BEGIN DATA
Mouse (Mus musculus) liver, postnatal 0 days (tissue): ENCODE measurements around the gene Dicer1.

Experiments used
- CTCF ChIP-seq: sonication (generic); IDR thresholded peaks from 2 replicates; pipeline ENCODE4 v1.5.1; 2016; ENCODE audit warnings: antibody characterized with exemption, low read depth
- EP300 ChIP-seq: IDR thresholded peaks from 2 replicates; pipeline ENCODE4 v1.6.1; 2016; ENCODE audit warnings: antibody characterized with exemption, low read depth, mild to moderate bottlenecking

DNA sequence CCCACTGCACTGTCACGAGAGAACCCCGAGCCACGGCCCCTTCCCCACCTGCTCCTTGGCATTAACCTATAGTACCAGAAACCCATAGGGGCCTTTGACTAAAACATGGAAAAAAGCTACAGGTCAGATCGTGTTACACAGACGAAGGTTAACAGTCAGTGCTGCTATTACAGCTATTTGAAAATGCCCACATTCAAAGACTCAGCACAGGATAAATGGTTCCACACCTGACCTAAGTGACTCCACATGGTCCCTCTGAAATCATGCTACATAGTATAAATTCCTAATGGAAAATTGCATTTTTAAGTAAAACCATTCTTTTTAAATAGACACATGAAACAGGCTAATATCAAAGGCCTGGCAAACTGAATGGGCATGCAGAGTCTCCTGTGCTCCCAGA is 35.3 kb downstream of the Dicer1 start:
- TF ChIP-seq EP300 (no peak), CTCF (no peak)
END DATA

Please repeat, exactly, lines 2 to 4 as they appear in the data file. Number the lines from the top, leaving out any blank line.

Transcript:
Experiments used
- CTCF ChIP-seq: sonication (generic); IDR thresholded peaks from 2 replicates; pipeline ENCODE4 v1.5.1; 2016; ENCODE audit warnings: antibody characterized with exemption, low read depth
- EP300 ChIP-seq: IDR thresholded peaks from 2 replicates; pipeline ENCODE4 v1.6.1; 2016; ENCODE audit warnings: antibody characterized with exemption, low read depth, mild to moderate bottlenecking